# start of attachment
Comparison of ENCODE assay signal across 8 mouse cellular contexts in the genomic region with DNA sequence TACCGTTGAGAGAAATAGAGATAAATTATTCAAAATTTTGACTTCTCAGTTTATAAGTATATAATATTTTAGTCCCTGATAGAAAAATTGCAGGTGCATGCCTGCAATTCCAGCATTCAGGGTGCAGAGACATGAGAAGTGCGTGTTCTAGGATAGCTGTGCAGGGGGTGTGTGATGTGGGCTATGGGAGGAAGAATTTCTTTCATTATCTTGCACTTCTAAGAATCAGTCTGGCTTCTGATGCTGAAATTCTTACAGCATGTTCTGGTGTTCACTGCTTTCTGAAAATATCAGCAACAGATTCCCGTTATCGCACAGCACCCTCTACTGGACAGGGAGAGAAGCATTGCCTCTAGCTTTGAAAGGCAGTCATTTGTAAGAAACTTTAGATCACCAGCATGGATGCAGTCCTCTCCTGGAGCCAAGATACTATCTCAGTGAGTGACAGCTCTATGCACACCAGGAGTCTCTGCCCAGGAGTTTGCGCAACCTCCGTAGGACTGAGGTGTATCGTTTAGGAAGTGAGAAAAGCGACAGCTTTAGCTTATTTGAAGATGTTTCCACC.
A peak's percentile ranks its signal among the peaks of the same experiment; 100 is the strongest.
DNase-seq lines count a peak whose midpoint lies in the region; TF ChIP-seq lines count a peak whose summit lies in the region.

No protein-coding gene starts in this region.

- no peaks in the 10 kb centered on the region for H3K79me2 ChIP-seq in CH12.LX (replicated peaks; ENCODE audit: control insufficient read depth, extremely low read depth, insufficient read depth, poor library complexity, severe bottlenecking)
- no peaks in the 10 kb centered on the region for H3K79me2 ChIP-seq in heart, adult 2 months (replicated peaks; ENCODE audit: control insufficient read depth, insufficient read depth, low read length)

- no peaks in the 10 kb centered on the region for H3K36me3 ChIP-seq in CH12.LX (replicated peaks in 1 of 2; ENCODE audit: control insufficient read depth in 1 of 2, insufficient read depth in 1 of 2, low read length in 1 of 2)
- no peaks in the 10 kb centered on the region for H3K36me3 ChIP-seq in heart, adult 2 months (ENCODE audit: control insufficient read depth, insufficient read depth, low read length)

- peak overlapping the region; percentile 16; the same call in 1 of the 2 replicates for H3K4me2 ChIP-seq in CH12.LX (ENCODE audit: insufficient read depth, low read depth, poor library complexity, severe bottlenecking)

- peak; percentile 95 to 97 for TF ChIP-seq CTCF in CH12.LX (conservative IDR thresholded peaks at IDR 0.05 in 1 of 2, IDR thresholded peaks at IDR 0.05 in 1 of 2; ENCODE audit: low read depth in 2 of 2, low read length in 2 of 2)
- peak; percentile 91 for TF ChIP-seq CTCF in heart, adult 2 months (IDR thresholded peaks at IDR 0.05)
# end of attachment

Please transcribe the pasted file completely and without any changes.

Comparison of ENCODE assay signal across 8 mouse cellular contexts in the genomic region with DNA sequence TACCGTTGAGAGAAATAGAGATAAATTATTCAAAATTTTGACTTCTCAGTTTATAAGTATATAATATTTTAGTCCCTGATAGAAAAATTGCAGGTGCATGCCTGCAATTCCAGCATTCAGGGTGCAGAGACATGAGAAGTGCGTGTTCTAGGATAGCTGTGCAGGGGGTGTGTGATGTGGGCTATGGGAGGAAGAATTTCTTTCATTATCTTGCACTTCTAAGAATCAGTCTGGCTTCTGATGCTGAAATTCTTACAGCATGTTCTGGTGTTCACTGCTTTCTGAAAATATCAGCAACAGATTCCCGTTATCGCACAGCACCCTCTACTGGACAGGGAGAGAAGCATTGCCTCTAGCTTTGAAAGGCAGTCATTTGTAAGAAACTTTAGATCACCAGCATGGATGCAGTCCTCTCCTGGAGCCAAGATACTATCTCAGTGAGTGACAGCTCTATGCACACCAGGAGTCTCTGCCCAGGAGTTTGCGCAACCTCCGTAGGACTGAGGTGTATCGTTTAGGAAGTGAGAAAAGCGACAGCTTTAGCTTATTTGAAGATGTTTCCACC.
A peak's percentile ranks its signal among the peaks of the same experiment; 100 is the strongest.
DNase-seq lines count a peak whose midpoint lies in the region; TF ChIP-seq lines count a peak whose summit lies in the region.

No protein-coding gene starts in this region.

- no peaks in the 10 kb centered on the region for H3K79me2 ChIP-seq in CH12.LX (replicated peaks; ENCODE audit: control insufficient read depth, extremely low read depth, insufficient read depth, poor library complexity, severe bottlenecking)
- no peaks in the 10 kb centered on the region for H3K79me2 ChIP-seq in heart, adult 2 months (replicated peaks; ENCODE audit: control insufficient read depth, insufficient read depth, low read length)

- no peaks in the 10 kb centered on the region for H3K36me3 ChIP-seq in CH12.LX (replicated peaks in 1 of 2; ENCODE audit: control insufficient read depth in 1 of 2, insufficient read depth in 1 of 2, low read length in 1 of 2)
- no peaks in the 10 kb centered on the region for H3K36me3 ChIP-seq in heart, adult 2 months (ENCODE audit: control insufficient read depth, insufficient read depth, low read length)

- peak overlapping the region; percentile 16; the same call in 1 of the 2 replicates for H3K4me2 ChIP-seq in CH12.LX (ENCODE audit: insufficient read depth, low read depth, poor library complexity, severe bottlenecking)

- peak; percentile 95 to 97 for TF ChIP-seq CTCF in CH12.LX (conservative IDR thresholded peaks at IDR 0.05 in 1 of 2, IDR thresholded peaks at IDR 0.05 in 1 of 2; ENCODE audit: low read depth in 2 of 2, low read length in 2 of 2)
- peak; percentile 91 for TF ChIP-seq CTCF in heart, adult 2 months (IDR thresholded peaks at IDR 0.05)